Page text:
It begins with an idiot stare of hostility.
A man who bumps into us
as we’re walking hand in hand
down a side street in Marseilles.
Perhaps it only means
When the sidewalk’s this narrow
walk single file, tourist couple.
My wife checks her purse
but I keep replaying this encounter—
the absence of any pardon!
as though the point is the young man’s invisibility
You’ll notice me now—
Would my weight trump his age, I wonder,
and think about the book I’m carrying on ocean voyages
and how men, young and old, battle a typhoon,
and it isn’t always the old ones who die of exposure.
Or is he more like the typhoon?
Maybe he was at that demonstration this morning—
those flags on the plaza by the ferry landing,
those angry syllables telling me nothing,
that war dance like something from Buffalo Bill’s Wild West Show,
while the boats tack back and forth across the harbor.
So many languages I don’t know how to translate.
So many expressions that are untranslatable.
Is that what I’ll tell our friends when we get back?
Or will I reassure them that people the world over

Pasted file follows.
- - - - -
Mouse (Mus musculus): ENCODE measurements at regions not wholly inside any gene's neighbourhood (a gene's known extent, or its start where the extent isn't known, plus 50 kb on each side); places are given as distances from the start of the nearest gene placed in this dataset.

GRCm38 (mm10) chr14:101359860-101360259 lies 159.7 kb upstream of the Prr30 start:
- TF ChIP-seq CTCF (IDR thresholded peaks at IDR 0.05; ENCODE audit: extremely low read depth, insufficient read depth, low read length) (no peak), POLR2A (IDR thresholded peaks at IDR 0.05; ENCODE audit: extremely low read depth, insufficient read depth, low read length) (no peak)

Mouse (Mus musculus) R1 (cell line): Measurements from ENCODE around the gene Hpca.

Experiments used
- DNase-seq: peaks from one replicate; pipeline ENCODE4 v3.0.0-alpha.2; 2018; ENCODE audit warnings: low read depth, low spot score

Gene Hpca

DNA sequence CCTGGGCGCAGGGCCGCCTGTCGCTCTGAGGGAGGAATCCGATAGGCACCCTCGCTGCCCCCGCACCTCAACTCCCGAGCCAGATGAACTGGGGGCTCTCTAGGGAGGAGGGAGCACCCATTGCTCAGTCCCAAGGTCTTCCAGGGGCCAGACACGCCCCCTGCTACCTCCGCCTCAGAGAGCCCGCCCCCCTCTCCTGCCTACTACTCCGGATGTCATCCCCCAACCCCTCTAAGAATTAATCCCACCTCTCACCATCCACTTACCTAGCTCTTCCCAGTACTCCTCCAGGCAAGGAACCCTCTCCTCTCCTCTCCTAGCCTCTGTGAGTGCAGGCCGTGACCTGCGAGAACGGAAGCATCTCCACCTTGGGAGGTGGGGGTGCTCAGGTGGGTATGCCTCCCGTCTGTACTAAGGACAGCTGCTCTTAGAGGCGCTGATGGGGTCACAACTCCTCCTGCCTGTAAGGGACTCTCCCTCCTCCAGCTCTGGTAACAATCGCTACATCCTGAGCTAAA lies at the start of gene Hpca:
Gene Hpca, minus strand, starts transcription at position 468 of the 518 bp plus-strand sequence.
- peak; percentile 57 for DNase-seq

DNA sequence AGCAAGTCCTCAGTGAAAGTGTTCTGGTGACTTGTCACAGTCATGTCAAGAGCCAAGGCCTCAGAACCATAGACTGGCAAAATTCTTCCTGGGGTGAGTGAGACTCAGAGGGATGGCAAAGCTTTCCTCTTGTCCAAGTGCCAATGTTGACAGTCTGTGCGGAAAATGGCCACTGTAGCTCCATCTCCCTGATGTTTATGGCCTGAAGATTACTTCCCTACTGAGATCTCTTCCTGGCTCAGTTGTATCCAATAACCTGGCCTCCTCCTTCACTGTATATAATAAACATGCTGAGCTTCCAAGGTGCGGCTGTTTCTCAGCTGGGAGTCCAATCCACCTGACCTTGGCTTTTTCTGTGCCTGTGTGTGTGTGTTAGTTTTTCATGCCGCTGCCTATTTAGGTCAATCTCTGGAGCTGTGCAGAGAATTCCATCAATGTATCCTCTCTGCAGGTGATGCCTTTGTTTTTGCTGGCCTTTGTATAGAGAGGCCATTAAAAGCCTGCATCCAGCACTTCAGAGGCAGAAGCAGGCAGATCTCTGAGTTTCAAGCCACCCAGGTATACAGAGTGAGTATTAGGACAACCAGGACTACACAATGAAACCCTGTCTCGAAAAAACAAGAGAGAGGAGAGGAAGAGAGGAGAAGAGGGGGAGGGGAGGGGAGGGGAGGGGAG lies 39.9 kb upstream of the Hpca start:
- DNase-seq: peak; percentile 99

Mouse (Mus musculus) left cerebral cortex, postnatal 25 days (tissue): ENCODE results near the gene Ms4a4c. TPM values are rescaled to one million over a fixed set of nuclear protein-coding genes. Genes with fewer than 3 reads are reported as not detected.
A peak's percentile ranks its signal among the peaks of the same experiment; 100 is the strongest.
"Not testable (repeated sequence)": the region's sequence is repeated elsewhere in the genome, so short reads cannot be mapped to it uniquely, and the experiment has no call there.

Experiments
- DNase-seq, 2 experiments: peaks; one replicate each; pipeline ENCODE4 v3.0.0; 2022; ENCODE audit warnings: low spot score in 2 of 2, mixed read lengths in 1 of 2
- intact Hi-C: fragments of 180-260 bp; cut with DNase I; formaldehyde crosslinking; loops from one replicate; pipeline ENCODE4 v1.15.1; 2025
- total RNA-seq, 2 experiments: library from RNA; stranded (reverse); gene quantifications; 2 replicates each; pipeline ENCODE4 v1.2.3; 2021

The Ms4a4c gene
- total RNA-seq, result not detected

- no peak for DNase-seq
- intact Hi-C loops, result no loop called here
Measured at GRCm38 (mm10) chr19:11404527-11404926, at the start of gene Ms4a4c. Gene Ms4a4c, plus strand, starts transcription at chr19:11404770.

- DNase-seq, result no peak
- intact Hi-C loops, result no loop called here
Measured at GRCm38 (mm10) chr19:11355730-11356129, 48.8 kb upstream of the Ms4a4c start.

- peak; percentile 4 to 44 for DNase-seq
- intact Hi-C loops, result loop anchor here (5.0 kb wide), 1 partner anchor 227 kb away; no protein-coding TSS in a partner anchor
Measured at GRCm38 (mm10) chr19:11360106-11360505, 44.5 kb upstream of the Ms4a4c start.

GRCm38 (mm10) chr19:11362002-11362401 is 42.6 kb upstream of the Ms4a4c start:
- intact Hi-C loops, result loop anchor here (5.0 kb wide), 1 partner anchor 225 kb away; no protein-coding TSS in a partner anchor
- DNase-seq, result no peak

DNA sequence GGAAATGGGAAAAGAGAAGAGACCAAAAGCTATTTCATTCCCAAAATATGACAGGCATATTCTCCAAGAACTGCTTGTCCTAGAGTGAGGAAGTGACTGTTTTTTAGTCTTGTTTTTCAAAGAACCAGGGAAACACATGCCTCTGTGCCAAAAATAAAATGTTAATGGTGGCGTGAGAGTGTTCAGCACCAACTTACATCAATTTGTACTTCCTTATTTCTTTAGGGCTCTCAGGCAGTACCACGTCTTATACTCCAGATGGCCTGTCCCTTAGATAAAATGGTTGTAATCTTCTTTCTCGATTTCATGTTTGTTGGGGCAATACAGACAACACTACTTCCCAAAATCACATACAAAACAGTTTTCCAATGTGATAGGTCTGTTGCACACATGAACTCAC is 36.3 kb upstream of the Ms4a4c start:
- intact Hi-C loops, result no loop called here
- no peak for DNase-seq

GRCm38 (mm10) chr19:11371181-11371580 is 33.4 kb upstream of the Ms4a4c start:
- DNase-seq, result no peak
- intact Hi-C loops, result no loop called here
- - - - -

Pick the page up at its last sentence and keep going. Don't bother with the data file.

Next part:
are really the same, their smiles
worth a thousand words.
# # #
After teaching at Framingham State University and Harvard’s Radcliffe Seminars, Alan Feldman began offering free, drop-in workshops at local libraries in Framingham and Wellfleet, MA. Many poems in Immortality (University of Wisconsin Press, 2015), are based on assignments he gives in those workshops, and have been featured by Poetry Daily, Best American Poetry (2011), Writer’s Almanac, and soon in Ted Kooser’s column, American Life in Poetry. Tony Hoagland featured one of my poems in Twenty Poems That Could Save America. Recently he’s taught poetry writing on cruise ships going to New Zealand and around the Horn of South America. He has have a sailboat, but no pets, and is married to artist Nan Hass Feldman (nanhassfeldman.com).
Photo credit: Terri Malone
Audio: Terri Muus